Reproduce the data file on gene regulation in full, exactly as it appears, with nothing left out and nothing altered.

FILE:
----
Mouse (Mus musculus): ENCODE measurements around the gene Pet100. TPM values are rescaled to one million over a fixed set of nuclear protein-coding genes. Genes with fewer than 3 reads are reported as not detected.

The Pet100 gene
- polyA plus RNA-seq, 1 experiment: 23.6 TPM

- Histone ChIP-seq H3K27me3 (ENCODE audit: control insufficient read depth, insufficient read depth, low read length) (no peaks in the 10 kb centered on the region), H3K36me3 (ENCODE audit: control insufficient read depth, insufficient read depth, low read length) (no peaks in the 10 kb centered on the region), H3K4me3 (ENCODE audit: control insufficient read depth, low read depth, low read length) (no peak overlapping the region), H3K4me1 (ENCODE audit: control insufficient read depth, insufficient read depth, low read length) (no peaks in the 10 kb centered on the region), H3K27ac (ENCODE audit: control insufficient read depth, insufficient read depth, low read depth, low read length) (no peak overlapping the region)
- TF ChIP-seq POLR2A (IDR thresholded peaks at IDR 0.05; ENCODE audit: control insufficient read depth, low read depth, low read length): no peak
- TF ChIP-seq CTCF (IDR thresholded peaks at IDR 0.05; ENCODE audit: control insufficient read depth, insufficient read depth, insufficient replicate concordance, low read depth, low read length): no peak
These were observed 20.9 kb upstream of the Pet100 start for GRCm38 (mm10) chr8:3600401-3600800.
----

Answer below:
Mouse (Mus musculus): ENCODE measurements around the gene Pet100. TPM values are rescaled to one million over a fixed set of nuclear protein-coding genes. Genes with fewer than 3 reads are reported as not detected.

The Pet100 gene
- polyA plus RNA-seq, 1 experiment: 23.6 TPM

- Histone ChIP-seq H3K27me3 (ENCODE audit: control insufficient read depth, insufficient read depth, low read length) (no peaks in the 10 kb centered on the region), H3K36me3 (ENCODE audit: control insufficient read depth, insufficient read depth, low read length) (no peaks in the 10 kb centered on the region), H3K4me3 (ENCODE audit: control insufficient read depth, low read depth, low read length) (no peak overlapping the region), H3K4me1 (ENCODE audit: control insufficient read depth, insufficient read depth, low read length) (no peaks in the 10 kb centered on the region), H3K27ac (ENCODE audit: control insufficient read depth, insufficient read depth, low read depth, low read length) (no peak overlapping the region)
- TF ChIP-seq POLR2A (IDR thresholded peaks at IDR 0.05; ENCODE audit: control insufficient read depth, low read depth, low read length): no peak
- TF ChIP-seq CTCF (IDR thresholded peaks at IDR 0.05; ENCODE audit: control insufficient read depth, insufficient read depth, insufficient replicate concordance, low read depth, low read length): no peak
These were observed 20.9 kb upstream of the Pet100 start for GRCm38 (mm10) chr8:3600401-3600800.